The Great Flood of 1862 was a devastating flood affecting all of California, including flooding the Central Valley and the San Joaquin Valley. The direct effects on Oakland were relatively minor as it was still sparsely populated at the time, but it had a major effect on the economy of the whole state. It started with a 43-day series of storms beginning in December, 1861, and bridges, buildings, and entire towns were swept away.
Sixty-six inches of rain fell in Los Angeles. The city of Sacramento was inundated, and after rowing back to his mansion, newly-inaugurated governor Leland Stanford moved the capitol to San Francisco. 2 The state went bankrupt, as an estimated 1/4th of the taxable property in the state was destroyed. Approximately 200,000 of the 800,000 cattle around the state drowned, and began shifting the economy from ranching to farming. 1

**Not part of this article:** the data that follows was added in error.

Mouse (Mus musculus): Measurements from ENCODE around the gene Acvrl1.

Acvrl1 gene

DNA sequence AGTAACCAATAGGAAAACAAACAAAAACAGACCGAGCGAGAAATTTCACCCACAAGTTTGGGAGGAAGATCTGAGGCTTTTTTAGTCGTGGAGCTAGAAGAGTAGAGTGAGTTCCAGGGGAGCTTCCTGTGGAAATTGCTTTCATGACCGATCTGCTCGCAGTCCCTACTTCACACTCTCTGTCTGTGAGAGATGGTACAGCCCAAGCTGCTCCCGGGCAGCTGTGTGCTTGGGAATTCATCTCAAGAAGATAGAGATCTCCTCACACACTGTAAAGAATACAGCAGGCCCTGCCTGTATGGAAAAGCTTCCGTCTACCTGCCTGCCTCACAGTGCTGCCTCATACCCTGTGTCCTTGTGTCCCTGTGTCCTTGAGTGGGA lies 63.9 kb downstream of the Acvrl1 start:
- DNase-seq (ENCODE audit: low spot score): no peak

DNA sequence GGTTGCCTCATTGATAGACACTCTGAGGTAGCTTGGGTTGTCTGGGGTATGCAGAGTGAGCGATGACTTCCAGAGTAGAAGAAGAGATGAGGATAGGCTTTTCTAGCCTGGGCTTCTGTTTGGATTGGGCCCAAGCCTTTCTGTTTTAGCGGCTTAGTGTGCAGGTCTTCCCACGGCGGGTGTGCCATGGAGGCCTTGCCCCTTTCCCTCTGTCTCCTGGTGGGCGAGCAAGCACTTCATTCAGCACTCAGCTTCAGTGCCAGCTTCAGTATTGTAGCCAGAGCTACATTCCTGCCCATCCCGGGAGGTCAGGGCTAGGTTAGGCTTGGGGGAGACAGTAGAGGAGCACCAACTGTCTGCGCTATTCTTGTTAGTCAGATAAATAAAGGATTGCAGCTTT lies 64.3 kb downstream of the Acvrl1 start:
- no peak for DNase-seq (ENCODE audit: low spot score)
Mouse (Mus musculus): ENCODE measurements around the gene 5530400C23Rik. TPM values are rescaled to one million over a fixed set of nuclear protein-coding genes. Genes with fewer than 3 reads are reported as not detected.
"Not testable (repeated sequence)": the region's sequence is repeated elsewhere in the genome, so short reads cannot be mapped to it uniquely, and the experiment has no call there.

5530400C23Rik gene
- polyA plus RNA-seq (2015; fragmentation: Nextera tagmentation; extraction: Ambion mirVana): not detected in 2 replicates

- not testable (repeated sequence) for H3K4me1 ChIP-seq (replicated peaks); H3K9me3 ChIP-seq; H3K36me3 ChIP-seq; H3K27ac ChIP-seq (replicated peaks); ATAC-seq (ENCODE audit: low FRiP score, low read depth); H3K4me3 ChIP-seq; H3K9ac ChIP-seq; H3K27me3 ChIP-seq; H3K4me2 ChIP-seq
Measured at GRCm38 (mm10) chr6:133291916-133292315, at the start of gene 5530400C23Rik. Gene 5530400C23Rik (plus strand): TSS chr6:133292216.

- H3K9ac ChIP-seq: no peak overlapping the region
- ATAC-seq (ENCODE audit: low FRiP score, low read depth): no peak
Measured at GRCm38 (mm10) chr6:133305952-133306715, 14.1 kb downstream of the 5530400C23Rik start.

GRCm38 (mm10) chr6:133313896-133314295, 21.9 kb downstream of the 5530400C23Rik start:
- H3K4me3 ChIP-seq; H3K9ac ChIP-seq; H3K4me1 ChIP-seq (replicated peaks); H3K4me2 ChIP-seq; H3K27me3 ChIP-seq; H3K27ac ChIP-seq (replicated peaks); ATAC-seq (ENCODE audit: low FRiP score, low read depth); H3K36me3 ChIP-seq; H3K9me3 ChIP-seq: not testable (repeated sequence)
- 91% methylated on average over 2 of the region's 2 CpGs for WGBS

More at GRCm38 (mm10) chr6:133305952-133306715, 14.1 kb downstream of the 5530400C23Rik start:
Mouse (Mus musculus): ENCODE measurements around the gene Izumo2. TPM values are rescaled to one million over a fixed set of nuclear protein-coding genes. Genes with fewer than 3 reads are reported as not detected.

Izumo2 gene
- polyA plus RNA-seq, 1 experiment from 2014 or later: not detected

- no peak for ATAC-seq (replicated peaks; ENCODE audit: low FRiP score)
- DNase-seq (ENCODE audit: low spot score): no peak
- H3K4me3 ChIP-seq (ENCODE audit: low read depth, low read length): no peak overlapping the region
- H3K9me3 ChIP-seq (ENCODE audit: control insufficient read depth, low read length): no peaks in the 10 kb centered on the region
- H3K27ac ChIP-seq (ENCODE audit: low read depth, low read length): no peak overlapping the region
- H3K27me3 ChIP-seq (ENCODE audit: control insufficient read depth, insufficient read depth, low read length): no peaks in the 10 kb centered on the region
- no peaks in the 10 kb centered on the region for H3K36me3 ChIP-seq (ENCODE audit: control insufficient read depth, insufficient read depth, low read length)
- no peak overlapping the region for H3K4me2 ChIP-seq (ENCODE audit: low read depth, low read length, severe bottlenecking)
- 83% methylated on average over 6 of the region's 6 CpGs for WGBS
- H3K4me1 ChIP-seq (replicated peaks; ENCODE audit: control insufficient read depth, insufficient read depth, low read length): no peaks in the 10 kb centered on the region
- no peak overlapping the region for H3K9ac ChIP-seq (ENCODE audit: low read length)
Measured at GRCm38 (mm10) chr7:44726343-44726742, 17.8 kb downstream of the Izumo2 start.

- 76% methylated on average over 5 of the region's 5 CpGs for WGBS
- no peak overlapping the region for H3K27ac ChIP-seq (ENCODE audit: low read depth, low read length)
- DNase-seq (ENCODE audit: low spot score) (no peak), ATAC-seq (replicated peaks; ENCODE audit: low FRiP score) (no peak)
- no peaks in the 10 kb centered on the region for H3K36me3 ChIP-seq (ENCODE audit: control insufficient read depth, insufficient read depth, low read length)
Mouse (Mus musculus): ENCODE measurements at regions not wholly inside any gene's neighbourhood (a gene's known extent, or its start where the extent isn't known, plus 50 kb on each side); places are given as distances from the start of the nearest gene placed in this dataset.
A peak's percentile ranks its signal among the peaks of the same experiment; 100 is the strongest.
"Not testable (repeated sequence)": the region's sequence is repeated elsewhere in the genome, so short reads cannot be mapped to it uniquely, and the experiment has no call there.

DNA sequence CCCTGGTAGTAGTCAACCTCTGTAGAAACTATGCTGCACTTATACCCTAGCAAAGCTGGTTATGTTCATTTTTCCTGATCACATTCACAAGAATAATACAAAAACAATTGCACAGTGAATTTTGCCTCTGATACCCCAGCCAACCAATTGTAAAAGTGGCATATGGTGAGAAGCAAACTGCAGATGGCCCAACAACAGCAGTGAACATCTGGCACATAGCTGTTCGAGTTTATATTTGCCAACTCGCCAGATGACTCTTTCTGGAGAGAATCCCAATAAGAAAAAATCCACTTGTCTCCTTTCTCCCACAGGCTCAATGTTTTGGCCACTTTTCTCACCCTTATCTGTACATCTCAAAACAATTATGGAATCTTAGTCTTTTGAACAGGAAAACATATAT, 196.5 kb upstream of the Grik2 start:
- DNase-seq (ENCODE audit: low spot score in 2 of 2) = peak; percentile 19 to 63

Effects on Oakland
The oyster beds near Oakland were damaged by the great influx of fresh water coming from the delta. 3 The rain washed out many bridges and roads around Oakland, so getting in and out of Oakland was difficult.
Links and References
- Great Flood of 1862 on Wikipedia
- California Megaflood: Lessons from a Forgotten Catastrophe Scientific American December 18, 2012
- Daily Appeal Marysville Daily Appeal January 26, 1862